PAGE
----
Intel CEO Steps Down From Trump's Manufacturing Council

By Chloe Albanesius Features PCmag

In the wake of the violence in Charlottesville this weekend and the president's response to it, Intel CEO Brian Krzanich announced he will step down from Trump's American Manufacturing Council.

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He joins Merck CEO Kenneth C. Frazier and Under Armour chief Kevin Plank, both of whom resigned yesterday, too.

"I resigned to call attention to the serious harm our divided political climate is causing to critical issues, including the serious need to address the decline of American manufacturing," Krzanich wrote in a blog post. "Politics and political agendas have sidelined the important mission of rebuilding America's manufacturing base.

"I resigned because I want to make progress, while many in Washington seem more concerned with attacking anyone who disagrees with them," he continued. "We should honor—not attack—those who have stood up for equality and other cherished American values. I hope this will change, and I remain willing to serve when it does."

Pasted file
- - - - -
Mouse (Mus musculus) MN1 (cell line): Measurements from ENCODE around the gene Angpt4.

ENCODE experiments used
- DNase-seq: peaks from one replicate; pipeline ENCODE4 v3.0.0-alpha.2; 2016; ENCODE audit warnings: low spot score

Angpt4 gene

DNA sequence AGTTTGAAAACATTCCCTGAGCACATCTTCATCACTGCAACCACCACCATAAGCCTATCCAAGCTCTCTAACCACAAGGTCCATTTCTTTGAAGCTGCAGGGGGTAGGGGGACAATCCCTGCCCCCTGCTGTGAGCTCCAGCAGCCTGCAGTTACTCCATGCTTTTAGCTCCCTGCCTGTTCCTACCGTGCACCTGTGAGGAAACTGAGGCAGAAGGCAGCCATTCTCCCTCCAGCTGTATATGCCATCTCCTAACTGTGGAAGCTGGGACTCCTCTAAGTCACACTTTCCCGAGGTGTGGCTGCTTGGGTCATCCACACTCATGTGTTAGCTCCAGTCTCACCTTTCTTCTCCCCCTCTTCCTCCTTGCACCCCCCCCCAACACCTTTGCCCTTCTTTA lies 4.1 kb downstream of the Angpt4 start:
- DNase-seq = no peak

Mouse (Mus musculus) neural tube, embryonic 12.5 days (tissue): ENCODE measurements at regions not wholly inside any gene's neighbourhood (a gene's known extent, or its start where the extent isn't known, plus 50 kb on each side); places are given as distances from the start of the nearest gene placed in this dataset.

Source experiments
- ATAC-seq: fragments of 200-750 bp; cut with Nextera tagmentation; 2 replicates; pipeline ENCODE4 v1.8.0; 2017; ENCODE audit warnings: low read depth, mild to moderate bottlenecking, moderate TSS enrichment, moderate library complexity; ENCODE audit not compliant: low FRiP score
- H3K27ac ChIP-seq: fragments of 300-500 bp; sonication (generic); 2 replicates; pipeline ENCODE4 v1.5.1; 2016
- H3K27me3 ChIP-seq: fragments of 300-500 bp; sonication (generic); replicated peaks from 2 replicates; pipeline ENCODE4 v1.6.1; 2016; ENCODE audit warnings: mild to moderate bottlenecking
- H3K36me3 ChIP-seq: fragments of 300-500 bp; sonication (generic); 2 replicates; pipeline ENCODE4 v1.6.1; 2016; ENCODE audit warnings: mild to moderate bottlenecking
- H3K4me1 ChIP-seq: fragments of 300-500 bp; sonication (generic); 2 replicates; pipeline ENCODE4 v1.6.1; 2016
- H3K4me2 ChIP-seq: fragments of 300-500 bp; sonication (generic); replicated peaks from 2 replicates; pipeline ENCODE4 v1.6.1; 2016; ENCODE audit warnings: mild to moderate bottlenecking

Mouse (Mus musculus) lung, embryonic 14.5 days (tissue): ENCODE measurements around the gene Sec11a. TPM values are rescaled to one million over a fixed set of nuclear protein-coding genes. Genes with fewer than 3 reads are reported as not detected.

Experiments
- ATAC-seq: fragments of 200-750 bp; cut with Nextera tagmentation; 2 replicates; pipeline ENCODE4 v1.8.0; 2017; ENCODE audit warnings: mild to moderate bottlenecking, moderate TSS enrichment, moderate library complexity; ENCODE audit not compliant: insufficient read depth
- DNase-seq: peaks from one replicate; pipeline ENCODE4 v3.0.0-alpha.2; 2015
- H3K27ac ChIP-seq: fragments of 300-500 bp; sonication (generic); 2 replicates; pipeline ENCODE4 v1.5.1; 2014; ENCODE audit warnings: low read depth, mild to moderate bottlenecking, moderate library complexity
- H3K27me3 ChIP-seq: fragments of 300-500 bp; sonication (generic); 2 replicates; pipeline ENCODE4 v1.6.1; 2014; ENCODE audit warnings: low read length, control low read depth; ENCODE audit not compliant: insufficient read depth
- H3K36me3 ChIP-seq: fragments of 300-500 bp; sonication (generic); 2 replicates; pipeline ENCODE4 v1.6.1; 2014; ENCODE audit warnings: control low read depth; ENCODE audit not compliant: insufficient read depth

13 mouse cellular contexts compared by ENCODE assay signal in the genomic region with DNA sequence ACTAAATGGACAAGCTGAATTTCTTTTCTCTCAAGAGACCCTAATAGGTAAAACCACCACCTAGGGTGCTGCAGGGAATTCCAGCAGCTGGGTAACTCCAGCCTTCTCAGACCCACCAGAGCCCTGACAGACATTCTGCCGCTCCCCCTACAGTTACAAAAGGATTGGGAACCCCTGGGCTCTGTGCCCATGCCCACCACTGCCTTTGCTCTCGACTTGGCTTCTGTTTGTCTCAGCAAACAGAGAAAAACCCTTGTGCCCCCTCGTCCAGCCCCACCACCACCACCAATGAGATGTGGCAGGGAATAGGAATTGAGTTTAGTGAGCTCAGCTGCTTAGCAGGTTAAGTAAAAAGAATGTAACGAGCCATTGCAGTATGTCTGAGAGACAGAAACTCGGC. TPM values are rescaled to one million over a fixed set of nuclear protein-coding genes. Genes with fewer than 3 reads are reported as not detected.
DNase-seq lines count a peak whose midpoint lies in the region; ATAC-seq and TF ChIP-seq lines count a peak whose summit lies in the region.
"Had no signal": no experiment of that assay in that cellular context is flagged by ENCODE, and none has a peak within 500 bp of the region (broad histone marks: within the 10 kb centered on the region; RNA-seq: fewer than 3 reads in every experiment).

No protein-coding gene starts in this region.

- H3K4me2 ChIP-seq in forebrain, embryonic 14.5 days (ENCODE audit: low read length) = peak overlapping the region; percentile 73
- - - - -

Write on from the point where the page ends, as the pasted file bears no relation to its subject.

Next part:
According to Krzanich, "the current environment must change, or else our nation will become a shadow of what it once was and what it still can and should be."

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Plank's statement was similar; "Under Armour engages in innovation and sports, not politics," he wrote.

Frazier was more pointed, arguing that "America's leaders must honor our fundamental values by clearly rejecting expressions of hatred, bigotry, and group supremacy, which run counter to the American ideal that all people are created equal."

Frazier said the move was "a matter of personal conscience" and that he felt "a responsibility to take a stand against intolerance and extremism."

Frazier's resignation came after President Trump on Saturday condemned the violence in Chartlottesville, Virginia from "many sides." Protestors did clash with white nationalists in the city on Saturday morning, but Trump was criticized for not directly condemning the hateful groups that were there to promote their racist agenda. They marched through the streets carrying torches and flags emblazoned with swastikas, screaming anti-Semitic chants.

A 20-year-old man also drove into a crowd of counterprotestors, killing one and injuring dozens. Two police officers monitoring the event from a helicopter also died when it crashed nearby.

On Monday, rather than amend his statement on his favorite platform—Twitter—Trump instead opted to attack Frazier.

This article originally appeared on PCMag.com.